Canopy by nARCHITECTS
June 24, 2004—September 5, 2004
The Museum of Modern Art and P.S.1 Contemporary Art Center announced today that nARCHITECTS, led by Eric Bunge and Mimi Hoang, has been selected as the winner of the fifth annual MoMA/P.S.1 Young Architects Program, a competition that invites emerging architects to propose a building project for the courtyard of P.S.1 in Long Island City, Queens. The objective of the Young Architects Program is to identify and provide an outlet for emerging young talent in architecture, an ongoing mission of both MoMA and P.S.1. The contestants were instructed to make the best use of P.S.1’s outdoor courtyard, remaining within the allotted project budget of $60,000. nARCHITECTS will realize Canopy, a new vision for the “urban beach” project. The project, constructed primarily of freshly cut green bamboo, features spaces for lounging and relaxation including a wading pool and a sandy area for sunbathers. As in past years, the project will serve as the venue for Warm Up, the popular music series held annually in P.S.1’s courtyard. Canopy will be on view through September 5.
Terence Riley, Philip Johnson Chief Curator, Department of Architecture and Design, The Museum of Modern Art, comments, “Both extravagant in form and light in its conception, nARCHITECTS' design demonstrates the maximal effect of well considered gestures.”
“nARCHITECTS' extraordinary bamboo wonderland will shelter the thousands of people who regularly gather at P.S.1 throughout the summer for Warm Up,” states P.S.1 Executive Director Alanna Heiss.
nARCHITECTS will cover P.S.1’s courtyard with a canopy of freshly cut green bamboo, which will change color from green to tan by the end of the summer. Pinches in the bamboo lattice will produce a range of shadow densities and patterns across the courtyard and throughout the day. Dips in the canopy will define rooms open to the sky, each with a distinct climatic environment for different modes of lounging: Pool Pad, the largest outdoor room, incorporates a wading pool; Fog Pad consists of fog nozzles that will spread a cool halo of mist; Rainforest features a sound environment and water misters that will provide intermittent rain showers; and Sand Hump’s half open ellipse orients itself to maximize exposure to sun and shade.
To choose an architect for this project, experts in the field of architecture, including architects, curators, academics, and magazine editors, nominated 25 candidates from a pool of both recent graduates and established architects experimenting with new styles or techniques. Five finalists presented proposals to a panel comprised of Glenn D. Lowry, Director, The Museum of Modern Art; Alanna Heiss, Director, P.S.1; Terence Riley, Philip Johnson Chief Curator, Department of Architecture and Design, The Museum of Modern Art; Klaus Biesenbach, Chief Curator, P.S.1; Antoine Guerrero, Director of Exhibitions, P.S.1; and Jimena Blazquez, Curator, P.S.1.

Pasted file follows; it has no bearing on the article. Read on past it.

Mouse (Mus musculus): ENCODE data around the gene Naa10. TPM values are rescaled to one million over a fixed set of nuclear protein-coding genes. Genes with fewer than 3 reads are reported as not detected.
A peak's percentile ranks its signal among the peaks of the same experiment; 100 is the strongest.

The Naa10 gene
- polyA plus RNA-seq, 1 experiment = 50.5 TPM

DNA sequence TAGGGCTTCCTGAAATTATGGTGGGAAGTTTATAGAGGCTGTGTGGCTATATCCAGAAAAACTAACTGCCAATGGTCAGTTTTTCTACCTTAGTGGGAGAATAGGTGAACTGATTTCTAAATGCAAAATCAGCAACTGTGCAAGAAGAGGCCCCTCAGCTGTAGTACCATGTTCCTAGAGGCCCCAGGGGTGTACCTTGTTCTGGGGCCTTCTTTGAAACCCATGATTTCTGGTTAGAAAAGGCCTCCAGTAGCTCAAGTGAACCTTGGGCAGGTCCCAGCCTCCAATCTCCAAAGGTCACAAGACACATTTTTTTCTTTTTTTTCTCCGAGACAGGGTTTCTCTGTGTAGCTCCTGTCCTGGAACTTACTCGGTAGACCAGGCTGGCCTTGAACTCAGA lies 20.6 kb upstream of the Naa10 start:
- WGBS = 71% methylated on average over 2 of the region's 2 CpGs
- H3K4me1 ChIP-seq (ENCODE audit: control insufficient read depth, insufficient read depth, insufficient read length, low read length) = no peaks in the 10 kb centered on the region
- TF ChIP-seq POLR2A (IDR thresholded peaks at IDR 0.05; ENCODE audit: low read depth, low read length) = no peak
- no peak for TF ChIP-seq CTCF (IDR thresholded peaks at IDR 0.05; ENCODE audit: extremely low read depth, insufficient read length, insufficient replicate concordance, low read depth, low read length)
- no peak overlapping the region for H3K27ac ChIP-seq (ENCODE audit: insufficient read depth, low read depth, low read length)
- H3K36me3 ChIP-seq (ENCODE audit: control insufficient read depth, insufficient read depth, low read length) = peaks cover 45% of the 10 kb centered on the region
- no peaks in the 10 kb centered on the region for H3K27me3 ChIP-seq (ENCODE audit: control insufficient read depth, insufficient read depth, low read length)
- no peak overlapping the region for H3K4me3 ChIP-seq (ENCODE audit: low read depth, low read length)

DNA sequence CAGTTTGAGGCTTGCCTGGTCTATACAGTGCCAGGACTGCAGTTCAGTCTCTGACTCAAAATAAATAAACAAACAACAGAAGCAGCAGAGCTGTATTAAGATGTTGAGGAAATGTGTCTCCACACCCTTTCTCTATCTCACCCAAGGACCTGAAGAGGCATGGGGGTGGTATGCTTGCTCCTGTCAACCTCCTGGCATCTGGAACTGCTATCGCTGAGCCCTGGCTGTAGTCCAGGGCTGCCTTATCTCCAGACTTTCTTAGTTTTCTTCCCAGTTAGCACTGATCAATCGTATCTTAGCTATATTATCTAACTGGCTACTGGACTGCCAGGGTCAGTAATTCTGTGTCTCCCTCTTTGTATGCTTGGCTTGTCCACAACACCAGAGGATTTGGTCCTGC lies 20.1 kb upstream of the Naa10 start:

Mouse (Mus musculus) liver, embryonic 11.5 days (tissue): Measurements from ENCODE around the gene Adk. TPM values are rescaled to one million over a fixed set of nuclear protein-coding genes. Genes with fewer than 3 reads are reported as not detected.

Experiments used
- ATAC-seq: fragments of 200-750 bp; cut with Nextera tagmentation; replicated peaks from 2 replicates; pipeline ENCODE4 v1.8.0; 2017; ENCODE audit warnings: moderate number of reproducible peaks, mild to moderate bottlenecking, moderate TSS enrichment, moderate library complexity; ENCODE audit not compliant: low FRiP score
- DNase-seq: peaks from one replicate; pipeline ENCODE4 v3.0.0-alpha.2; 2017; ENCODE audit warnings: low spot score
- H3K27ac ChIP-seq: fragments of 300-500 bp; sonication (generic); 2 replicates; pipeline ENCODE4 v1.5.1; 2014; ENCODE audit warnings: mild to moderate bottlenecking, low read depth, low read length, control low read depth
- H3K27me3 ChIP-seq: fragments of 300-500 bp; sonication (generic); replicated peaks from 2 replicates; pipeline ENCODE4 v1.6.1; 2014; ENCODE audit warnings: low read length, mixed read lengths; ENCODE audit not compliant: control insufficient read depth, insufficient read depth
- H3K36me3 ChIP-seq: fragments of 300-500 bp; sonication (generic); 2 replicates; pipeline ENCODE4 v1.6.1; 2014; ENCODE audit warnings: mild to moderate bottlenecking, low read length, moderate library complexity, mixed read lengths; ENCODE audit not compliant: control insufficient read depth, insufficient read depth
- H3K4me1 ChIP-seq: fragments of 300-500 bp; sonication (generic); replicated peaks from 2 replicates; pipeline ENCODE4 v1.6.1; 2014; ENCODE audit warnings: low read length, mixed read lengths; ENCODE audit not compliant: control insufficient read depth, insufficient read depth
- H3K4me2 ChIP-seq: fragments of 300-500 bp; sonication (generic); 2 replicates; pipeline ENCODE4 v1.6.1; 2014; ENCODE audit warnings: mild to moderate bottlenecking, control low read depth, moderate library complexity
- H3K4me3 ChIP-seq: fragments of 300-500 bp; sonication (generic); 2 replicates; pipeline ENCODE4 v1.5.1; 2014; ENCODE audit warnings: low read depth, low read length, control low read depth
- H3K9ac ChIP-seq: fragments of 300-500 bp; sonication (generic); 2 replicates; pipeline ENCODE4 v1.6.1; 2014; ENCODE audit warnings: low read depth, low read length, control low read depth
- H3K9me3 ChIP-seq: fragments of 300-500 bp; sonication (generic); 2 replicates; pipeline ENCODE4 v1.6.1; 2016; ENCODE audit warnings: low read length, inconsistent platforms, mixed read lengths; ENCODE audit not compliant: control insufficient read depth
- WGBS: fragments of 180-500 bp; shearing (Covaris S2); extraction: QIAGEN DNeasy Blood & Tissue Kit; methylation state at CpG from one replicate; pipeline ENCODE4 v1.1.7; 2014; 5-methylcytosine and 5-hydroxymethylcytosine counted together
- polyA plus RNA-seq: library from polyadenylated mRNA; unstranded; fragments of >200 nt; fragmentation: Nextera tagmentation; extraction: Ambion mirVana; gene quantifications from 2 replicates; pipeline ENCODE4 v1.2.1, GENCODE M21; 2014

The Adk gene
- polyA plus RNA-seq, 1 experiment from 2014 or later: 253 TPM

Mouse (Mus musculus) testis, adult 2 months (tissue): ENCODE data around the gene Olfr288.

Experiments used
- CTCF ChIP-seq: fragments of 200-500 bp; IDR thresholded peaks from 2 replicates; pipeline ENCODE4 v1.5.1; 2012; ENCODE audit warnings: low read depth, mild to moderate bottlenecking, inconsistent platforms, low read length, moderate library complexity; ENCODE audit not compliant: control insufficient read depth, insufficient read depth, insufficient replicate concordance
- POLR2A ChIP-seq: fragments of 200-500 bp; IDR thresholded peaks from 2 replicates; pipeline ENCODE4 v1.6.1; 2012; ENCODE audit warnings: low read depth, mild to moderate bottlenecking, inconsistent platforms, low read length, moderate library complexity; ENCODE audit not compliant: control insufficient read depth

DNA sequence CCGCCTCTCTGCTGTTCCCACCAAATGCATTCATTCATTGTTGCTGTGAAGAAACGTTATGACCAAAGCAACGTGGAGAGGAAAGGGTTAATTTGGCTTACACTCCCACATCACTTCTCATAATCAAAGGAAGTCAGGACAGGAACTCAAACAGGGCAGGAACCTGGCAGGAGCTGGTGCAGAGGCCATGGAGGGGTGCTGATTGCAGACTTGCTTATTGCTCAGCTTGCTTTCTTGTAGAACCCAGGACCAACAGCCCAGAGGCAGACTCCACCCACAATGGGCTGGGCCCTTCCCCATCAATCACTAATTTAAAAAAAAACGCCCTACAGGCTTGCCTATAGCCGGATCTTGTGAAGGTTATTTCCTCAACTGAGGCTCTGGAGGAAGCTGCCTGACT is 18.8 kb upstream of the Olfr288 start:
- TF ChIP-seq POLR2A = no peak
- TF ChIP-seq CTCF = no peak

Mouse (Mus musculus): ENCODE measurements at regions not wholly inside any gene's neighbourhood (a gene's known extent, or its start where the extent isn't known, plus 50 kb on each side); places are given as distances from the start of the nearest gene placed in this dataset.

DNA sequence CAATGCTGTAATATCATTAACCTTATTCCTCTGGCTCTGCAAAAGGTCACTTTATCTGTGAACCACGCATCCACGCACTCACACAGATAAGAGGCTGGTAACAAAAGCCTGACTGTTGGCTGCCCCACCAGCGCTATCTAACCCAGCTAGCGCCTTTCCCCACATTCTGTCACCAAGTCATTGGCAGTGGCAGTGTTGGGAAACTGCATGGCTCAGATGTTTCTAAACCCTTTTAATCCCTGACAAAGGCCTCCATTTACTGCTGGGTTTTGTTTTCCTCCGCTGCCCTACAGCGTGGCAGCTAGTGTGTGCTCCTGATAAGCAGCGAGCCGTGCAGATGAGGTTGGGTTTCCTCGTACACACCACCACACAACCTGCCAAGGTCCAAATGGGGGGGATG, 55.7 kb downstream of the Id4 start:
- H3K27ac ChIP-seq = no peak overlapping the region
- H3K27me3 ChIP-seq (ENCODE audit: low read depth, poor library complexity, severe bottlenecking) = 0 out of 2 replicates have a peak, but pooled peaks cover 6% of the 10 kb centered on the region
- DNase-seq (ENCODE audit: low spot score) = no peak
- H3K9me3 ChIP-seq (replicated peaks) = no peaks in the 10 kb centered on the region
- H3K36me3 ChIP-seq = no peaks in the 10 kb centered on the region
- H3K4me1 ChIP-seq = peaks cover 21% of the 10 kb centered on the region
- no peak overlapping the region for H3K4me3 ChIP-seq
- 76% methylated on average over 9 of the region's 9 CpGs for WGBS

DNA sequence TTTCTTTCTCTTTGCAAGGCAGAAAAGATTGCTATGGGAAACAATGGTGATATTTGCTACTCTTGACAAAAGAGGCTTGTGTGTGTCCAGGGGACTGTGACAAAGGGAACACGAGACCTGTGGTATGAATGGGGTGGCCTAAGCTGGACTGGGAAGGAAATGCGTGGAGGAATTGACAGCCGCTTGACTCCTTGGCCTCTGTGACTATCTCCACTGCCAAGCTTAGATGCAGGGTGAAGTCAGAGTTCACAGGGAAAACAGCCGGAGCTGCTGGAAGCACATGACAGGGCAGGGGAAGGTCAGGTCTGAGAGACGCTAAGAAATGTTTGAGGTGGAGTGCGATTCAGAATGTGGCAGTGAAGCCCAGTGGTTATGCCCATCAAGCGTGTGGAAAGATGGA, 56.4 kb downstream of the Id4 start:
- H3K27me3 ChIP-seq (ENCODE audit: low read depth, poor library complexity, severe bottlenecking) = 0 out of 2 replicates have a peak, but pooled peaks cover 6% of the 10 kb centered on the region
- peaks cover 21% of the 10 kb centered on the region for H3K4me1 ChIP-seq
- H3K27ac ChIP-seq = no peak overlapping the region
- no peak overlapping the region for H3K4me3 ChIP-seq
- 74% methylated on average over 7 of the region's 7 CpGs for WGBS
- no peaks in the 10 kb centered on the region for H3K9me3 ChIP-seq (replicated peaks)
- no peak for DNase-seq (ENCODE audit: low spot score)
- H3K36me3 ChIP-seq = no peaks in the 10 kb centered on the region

In addition to nARCHITECTS (New York), the finalists selected by the panel were Griffin Enright Architects (Los Angeles), Michael Meredith (Toronto), SERVO (New York, Los Angeles, Stockholm, Zurich), and DegreZero Architecture (Brooklyn, Paris).
This will be the sixth summer that P.S.1 has hosted a combined architectural installation and music series in its outdoor galleries. The inaugural project was an architectural installation in 1998 by an Austrian collective, Gelatin. In 1999, Philip Johnson’s DJ Pavilion celebrated the historic partnership of P.S.1 and MoMA. The previous winners of the Young Architects Program are SHoP/Sharples Holden Pasquarelli (2000), ROY (2001), William E. Massie (2002), and Tom Wiscombe / EMERGENT (2003).
nARCHITECTS is a New York office formed in 1999 by Eric Bunge and Mimi Hoang. They were awarded the Architectural League of New York’s Young Architects Forum Prize in 2001 and a New York Foundation for the Arts Fellowship in 2002. nARCHITECTS was one of thirty firms chosen to exhibit their work at the 4th International Architecture Exhibition at ArchiLab 2002 in Orléans, France, and also exhibited at the Urban Center in New York, the Danish Center for Architecture, and in the “New Hotels for Global Nomads” show at the Smithsonian’s Cooper-Hewitt Museum in New York. They are currently working on the design of the exhibition Earth From Above at the American Museum of Natural History, various residential projects and international competitions.
Mimi Hoang, who teaches graduate design studios at Yale University, received a Bachelors of Science in Architecture from the Massachusetts Institute of Technology and a Masters of Architecture from the Harvard Design School.
Eric Bunge, AIA, received a Bachelor of Architecture from McGill University and a Masters of Architecture from the Harvard Design School. Bunge teaches graduate and undergraduate design studios at Parsons School of Design and Columbia & Barnard Colleges, and is a contributing editor at Cabinet Magazine.